Oceans of Grain; How American Wheat Remade the World by Scott Reynolds Nelson Reviewed by Connie Nordhielm Wooldridge…

Oceans of Grain; How American Wheat Remade the World by Scott Reynolds Nelson. Basic Books, 2022. 356 pages; $32.00 (hardcover); reading level: adult.

This is more a textbook than an informational read for a lay audience and requires those willing to soldier through it to bring a lot of knowledge to the table: a background in economics, finance, and Russian/U.S./European history (from 10,000 b.c. to 1924 a.d.) for starters. Nelson plucks a thread common to all of these disciplines and eras—pathways along which grain has been traded through the millennia—and makes the case that the age-old challenge of moving grain from fields to the mouths of citizens and soldiers is the driving force behind a host of historical events including the beginning of the concept known as “empire”, the siege of Constantinople, the rise of Russia under Catherine the Great, World War War I, the Bolshevik Revolution, and the end of slavery (in the U.S.) and serfdom (in Europe). Nelson’s lofty assessment of his audience’s prior knowledge more often than not left this particular reader struggling to hang on to the narrative thread. Mountains of supportive facts and frequent digressions pulled in all directions. Still, Nelson’s impressive command of the material, his outrageous thesis (intriguing if not convincing), and the tiny gems of information scattered along the way made the frequent slogs through (to me) incomprehensible territory almost worthwhile.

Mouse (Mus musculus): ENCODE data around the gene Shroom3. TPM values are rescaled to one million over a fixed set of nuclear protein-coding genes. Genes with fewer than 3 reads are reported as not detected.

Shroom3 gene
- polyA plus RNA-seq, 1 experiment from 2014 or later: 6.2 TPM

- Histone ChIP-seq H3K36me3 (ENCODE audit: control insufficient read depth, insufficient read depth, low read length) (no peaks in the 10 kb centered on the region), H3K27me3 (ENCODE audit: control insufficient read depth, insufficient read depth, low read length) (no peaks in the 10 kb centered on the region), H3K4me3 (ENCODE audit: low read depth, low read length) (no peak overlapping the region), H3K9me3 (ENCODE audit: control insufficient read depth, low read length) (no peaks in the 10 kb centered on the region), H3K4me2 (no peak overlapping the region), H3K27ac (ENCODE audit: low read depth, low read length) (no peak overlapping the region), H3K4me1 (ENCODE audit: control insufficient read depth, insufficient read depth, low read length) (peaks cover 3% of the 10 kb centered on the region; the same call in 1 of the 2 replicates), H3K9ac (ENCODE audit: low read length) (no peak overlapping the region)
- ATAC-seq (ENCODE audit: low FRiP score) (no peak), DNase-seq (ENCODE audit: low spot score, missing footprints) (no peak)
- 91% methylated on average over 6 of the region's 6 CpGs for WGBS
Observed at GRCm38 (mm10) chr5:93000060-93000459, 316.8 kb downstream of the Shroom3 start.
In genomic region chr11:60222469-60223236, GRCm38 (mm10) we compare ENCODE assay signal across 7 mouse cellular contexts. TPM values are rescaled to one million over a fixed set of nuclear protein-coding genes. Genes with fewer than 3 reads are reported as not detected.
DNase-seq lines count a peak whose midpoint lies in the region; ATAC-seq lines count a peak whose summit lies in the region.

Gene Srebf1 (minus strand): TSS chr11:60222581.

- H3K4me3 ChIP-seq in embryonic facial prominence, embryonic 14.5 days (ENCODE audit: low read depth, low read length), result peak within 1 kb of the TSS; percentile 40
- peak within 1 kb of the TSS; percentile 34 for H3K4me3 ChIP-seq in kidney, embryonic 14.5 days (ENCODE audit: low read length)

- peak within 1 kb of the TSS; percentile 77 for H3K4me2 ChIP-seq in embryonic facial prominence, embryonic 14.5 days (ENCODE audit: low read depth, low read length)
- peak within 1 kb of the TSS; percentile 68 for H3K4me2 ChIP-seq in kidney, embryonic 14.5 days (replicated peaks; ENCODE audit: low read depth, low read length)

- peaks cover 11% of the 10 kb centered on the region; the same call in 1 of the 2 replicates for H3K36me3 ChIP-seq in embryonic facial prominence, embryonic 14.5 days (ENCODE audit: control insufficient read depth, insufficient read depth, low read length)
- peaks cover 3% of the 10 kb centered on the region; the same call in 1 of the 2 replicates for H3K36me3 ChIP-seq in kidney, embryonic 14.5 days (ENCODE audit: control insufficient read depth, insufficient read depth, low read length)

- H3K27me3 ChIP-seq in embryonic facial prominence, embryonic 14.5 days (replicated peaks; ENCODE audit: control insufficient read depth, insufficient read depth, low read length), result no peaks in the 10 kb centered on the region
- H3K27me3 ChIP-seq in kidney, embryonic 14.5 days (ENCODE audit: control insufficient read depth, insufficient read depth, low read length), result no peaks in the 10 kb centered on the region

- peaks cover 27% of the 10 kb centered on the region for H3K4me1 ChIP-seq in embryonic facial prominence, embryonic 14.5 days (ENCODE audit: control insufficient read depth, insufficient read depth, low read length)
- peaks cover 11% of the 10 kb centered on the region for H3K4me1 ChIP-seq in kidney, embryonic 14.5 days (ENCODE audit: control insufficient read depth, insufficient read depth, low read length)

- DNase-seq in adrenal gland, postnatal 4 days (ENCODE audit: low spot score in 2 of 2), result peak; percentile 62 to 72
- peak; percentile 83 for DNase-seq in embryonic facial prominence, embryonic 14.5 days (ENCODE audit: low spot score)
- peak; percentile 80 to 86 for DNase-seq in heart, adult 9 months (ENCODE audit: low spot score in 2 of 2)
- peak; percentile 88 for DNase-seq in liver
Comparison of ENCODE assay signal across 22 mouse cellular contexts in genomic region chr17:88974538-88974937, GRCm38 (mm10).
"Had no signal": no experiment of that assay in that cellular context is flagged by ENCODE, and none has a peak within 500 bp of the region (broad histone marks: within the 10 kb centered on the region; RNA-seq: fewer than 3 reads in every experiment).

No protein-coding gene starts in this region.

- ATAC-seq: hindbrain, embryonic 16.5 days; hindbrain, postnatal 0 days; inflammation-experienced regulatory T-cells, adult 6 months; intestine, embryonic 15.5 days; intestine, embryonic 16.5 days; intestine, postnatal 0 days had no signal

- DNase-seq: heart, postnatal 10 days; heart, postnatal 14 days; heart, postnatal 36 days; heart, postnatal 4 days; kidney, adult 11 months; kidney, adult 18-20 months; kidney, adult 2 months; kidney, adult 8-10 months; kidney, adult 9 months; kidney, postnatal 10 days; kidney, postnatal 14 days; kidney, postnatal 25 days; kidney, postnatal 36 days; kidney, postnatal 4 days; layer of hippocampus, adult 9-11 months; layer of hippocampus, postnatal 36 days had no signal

Connie Nordhielm Wooldridge, Author

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